For SecurityCenter installations, a valid Nessus Activation Code must also be entered to register any Nessus scanners used by SecurityCenter. A valid LCE Activation Code must be entered to download the LCE Event vulnerability plugins to SecurityCenter. A valid PVS Activation Code is required to use and manage attached PVS scanners. The Activation Codes are hyphen delimited alpha-numeric strings that enable SecurityCenter to download plugins and update Nessus scanner plugins. The LCE Activation Code allows SecurityCenter to download event plugins, but does not manage plugin updates for LCE servers. After uploading a valid license key and entering a valid Activation Code(s), click “Next” to continue.

A + sign with a grey background indicates that there has not been a license applied for the product. A green box with a checkmark in it indicates a valid code is entered. A red box with an X indicates an invalid code. Clicking on the symbol will reveal an area to either add or reset the Activation Code. Once a new code has been entered into the text box and registered, it will indicate as valid or invalid.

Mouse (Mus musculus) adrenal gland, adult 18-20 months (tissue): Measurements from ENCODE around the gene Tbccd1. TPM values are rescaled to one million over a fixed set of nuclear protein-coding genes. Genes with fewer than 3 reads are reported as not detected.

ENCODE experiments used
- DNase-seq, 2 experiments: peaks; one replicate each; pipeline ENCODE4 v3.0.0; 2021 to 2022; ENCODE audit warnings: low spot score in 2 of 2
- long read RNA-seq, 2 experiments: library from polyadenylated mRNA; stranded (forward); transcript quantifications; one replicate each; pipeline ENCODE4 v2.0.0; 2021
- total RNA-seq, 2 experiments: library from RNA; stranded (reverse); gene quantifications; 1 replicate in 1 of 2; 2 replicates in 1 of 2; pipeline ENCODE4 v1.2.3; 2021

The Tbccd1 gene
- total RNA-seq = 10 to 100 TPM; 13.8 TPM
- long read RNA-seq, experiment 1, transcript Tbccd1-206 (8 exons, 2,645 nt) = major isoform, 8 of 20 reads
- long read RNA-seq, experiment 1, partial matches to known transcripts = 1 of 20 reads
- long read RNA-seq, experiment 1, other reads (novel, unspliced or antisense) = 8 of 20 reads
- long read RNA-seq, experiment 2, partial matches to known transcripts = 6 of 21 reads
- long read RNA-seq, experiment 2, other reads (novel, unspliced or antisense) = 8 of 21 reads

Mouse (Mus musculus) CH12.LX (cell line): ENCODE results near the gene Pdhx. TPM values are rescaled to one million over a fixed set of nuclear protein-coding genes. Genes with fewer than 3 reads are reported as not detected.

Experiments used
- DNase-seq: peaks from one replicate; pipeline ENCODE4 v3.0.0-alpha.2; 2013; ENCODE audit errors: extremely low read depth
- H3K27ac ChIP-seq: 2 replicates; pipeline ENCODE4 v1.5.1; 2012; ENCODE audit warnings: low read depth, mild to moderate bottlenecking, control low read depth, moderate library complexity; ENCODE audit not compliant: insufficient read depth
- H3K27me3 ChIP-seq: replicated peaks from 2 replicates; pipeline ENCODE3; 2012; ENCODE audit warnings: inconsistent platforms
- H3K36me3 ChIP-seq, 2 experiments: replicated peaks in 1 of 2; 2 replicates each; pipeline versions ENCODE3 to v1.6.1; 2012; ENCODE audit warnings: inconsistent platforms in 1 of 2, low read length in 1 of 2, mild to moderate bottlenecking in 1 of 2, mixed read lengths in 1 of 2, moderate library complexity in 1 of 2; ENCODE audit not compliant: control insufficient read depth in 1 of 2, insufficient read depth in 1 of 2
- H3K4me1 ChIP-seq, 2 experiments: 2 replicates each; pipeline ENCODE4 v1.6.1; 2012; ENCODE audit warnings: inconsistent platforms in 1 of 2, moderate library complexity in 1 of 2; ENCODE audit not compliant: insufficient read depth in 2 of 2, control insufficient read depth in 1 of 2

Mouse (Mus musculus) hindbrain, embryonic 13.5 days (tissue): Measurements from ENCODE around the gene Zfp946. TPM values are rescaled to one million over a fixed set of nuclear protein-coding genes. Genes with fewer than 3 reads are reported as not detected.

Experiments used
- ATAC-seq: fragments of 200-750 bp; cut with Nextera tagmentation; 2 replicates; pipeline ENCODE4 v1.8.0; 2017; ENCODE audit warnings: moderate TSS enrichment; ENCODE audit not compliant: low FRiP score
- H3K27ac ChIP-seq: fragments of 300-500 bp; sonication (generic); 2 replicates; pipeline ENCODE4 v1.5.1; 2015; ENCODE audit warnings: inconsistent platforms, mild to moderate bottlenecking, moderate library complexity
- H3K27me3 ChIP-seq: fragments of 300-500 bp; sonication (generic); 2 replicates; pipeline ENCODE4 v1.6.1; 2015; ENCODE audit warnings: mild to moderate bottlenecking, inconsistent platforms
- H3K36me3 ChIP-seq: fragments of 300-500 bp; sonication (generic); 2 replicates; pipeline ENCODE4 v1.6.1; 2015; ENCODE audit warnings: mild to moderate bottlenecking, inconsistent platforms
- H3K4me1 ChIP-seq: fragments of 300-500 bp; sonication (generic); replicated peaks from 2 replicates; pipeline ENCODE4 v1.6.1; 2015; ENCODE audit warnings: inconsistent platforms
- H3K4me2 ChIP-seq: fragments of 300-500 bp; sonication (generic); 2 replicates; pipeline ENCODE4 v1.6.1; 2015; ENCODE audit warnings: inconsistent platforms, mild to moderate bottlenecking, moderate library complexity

A plugin download is initiated in the background. This plugin download can take several minutes and must complete before any Nessus scans are initiated. Once the plugin update has occurred, the “Last Updated” date and time are updated on the “Plugins” screen.


The “Mail” option designates SMTP settings for all email related functions of SecurityCenter. Available options include SMTP host, port, authentication method, encryption, and return address. In addition, a “Test SMTP Settings” link is displayed in the upper left-hand section of the page to confirm the validity of the settings.

Note: The “Return Address” defaults to “noreply@localhost”. Use a valid return email address for this field. If this field is empty or the email server requires emails from valid accounts, the email will not be sent by the email server.